Forever and a Day


Absolutely nothing lasts forever.

Nothing lasts forever.

There may be some things that last forever.

One thing lasts forever.

You’re waiting for me in the cafe.  The place beside the old church and next to the cemetery.  The only place in the city where I can sit next to the fire and feel warm…on a night like this.  We have so much to talk about.  It’s been so many years since we’ve had a chance to sit and think of the days gone by.

You’re waiting in the cafe–I just can’t remember how to get there.

I was very young and you had an uncanny ability to determine when my diaper would be wet.  You would change it for me.  I couldn’t talk to you.  You just knew when it was time.  You held my hand when I could barely walk.  I never said a word.  You cooked my food for a thousand dinners.  You sent me off to First Grade with a clean, freshly ironed hanky in my pocket.  No matter what my grades were, you dutifully signed my report card.  On those many nights when I couldn’t sleep, too many times for a child to fear closing his eyes, you would allow me to sit with you and we would eat crackers with chives and cheese.  The black and white television blinking away in the dark living room.

You were in third grade when I looked over at you–two rows away–and watched while you tried to open an ink bottle.  You pressed it hard against your green school shift.  You’re bangs fell away from your forehead.  Years later, you allowed me my first kiss.  Still later you wore my corsage on your taffeta prom dress.  Then you would find someone else and you broke my fragile teenage heart.

I was curious about the color of your hair beneath your stiff white habit.  Your black rosary hung from your black belt around your black dress–your habit.  You taught us to be kind.  You taught us to feel guilty.  And once, you told me: “Don’t ever be afraid to say no.”  It’s taken me many years to really understand what you meant.

I lit your cigarettes.  I bought you drinks.  I slept in your bed.  We made love under three quilts when the winter was cold and dark.  We sweated on the sheets in August when it was bright afternoon and hot.

I kissed you only once.  I kissed you many times.  I kissed you in my daydreams when you were thirty feet away on the Boardwalk.  Your hair was blonde, then black and red and brown and straight and wavy.  Your eyes were blue, gray, brown, hazel and green.  You were older.  Then you were younger.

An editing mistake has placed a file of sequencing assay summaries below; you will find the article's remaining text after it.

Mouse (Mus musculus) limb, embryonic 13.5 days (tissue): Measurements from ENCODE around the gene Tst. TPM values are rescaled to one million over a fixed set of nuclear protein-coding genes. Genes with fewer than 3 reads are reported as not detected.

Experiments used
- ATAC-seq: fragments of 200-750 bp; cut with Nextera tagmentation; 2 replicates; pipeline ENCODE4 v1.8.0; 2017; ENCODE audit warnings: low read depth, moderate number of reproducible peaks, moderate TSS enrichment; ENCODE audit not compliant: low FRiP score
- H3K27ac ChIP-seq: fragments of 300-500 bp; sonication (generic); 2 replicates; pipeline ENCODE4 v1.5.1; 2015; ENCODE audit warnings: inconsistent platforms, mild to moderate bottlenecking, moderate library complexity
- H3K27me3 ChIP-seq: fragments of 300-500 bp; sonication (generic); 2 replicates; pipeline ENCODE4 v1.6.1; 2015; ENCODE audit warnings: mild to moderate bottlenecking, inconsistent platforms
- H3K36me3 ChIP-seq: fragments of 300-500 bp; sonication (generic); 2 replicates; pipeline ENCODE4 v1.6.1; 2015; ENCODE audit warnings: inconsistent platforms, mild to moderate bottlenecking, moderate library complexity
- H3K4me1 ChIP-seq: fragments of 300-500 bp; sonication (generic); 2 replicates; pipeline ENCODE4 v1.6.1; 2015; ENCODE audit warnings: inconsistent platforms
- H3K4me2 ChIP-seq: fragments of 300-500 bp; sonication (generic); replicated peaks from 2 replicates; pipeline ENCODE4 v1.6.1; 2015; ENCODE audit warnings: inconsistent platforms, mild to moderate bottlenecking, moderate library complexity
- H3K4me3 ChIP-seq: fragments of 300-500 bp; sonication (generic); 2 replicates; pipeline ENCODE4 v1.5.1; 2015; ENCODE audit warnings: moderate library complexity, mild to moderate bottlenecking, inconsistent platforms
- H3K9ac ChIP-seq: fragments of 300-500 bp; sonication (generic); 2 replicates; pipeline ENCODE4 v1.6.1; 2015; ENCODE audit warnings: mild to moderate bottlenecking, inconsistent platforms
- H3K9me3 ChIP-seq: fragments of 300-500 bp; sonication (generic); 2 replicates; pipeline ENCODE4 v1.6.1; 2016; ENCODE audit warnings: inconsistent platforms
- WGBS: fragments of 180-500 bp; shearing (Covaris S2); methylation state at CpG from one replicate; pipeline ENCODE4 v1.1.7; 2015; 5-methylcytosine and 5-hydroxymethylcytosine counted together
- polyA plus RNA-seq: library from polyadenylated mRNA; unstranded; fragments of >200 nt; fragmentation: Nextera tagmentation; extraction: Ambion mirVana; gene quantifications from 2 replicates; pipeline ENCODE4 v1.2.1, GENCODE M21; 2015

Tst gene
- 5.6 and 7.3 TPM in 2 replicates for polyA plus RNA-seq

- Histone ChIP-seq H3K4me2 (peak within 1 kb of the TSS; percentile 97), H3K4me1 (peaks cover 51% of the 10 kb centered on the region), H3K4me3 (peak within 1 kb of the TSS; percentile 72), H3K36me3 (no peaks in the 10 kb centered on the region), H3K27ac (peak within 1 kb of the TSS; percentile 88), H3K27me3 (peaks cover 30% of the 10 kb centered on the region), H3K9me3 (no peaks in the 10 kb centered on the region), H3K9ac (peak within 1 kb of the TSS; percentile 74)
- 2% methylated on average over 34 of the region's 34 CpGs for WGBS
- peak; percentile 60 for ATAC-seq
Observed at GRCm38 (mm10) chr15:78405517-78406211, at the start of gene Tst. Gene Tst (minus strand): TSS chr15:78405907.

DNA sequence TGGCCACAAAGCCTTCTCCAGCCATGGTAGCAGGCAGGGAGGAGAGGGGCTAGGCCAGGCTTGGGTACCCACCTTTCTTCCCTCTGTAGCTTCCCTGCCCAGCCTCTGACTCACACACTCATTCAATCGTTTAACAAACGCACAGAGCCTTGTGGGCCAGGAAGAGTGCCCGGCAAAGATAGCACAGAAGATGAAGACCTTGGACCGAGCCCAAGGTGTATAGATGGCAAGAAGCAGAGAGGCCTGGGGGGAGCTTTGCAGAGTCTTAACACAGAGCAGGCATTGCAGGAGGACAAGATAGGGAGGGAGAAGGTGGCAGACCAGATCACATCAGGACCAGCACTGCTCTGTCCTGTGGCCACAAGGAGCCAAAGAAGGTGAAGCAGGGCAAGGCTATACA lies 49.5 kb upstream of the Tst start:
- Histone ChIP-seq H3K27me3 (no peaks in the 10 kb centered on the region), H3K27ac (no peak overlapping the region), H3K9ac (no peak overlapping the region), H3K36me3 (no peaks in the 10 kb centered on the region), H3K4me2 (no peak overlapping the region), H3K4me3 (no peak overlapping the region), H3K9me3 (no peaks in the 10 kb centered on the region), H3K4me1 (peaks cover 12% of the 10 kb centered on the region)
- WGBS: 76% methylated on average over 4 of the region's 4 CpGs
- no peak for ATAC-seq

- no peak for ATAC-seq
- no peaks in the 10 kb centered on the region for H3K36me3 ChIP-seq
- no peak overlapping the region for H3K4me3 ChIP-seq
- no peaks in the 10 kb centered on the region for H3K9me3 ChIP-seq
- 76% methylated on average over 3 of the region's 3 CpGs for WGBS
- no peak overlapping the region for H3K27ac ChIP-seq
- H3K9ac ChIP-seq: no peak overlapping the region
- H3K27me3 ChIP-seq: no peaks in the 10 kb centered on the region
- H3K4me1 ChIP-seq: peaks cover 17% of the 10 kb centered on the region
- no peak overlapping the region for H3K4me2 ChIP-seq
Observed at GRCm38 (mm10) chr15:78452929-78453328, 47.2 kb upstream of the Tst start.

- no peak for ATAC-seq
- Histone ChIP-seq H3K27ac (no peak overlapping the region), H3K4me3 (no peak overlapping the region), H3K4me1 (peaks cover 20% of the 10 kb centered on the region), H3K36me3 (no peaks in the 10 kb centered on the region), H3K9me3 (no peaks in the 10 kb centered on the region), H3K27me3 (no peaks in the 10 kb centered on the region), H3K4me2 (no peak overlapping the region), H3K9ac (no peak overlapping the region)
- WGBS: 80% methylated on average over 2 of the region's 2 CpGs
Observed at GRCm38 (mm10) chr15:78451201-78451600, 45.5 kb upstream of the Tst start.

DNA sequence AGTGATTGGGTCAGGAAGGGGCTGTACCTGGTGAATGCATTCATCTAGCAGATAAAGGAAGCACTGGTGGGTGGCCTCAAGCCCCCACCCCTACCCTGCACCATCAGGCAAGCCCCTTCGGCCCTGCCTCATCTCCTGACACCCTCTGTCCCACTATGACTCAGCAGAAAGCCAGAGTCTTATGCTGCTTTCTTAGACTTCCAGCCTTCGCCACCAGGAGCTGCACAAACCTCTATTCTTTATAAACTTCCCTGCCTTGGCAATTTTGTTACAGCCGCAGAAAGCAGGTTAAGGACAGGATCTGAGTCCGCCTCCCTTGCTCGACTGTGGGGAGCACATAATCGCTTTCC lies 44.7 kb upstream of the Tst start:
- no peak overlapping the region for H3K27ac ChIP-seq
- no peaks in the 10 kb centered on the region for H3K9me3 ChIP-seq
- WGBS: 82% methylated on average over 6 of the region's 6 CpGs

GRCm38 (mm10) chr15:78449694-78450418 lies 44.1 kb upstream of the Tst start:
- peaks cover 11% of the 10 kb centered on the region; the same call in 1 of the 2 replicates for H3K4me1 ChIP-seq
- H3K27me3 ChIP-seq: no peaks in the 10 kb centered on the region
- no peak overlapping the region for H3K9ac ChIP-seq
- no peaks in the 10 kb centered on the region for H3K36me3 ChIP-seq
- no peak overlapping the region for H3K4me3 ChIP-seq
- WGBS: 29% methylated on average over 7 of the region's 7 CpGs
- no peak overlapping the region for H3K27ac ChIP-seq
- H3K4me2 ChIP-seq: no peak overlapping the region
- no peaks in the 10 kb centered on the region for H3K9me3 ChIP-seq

You walked down the aisle of a church to meet me at the altar.  We were happy, sad, angry, contented, miserable, joyful and jealous.

We came and went through each others lives.  My hair slowly turned from brown to white.  Your’s from jet black to salt and pepper.  You sang to me.  I couldn’t carry a tune.  We sipped ale in England and wine in France.  We walked on muddy glacier ice in Alaska.  You watched me watching the topless twenty-somethings on a beach in Jamaica.  You never missed a trick.

You said you loved me when I didn’t think I would ever be loved again.  You saved my life, not with a toss of a rope but with a phone call.

You’re waiting in the cafe.  I’m trying to hurry.  I can hardly walk.  When we sit next to each other you will somehow know if I have wet my trousers again.

Is this a hallway or a street in Paris?  I can’t remember.

But, all those memories are so sharp and clear, like everything happened yesterday, or this morning.

You will still be waiting for me, won’t you?  I remember what I said so many, many years ago:

“Nothing lasts forever.”

I was wrong.  Love lasts forever.  We love each other, don’t we?  Still?

Love last forever.  Forever and a day.






Now Arriving…

[“Oh, yes, I remember it well.” -Maurice Chevalier]

I do remember it. How often does a boy get his first kiss (and not from Mom) on an afternoon, after a remedial math class taught by a nun?
My guess is that it’s not that often. However, that ‘kiss’ has to happen somewhere, sometime in a young life. It might as well be after the nun let us out for the afternoon, convinced she had made math clear in our minds, and not knowing that three of us were heading across the Susquehanna River bridge. My girlfriend (who shall remain nameless) and her friend needed walking home. After all, it was a bright sunny (September?) day and they needed to be seen safely home to my girlfriend’s friend’s home in South Owego.
I was the man to do the manly thing and walk them home,
The events that follow lasted, to me, an hour. In reality, it was all over in a few minutes.
But those minutes can and do have echoes that are heard for years to come.
My girlfriend’s friend (I’ll call her Cassandra) had a certain part to play that afternoon. But, only she knew that part. I didn’t. I wasn’t expecting what happened next.
Cassie ran and hid behind the station. I recall there was no whistle, no Mr. Conductor, no Ticketmaster, no Pullman. It was just the three of us on the platform.
But, then there was only two. My girlfriend and me.
I think she sensed my intention because she ran off a short distance and stood in an empty doorway.
She looked at me. In a nanosecond, I grew up a little for I totally comprehended what she wanted…and what I had been desperate for for about three years.
I walked over to her and took her shoulders in my hands.

Well, something has to be left to the imagination.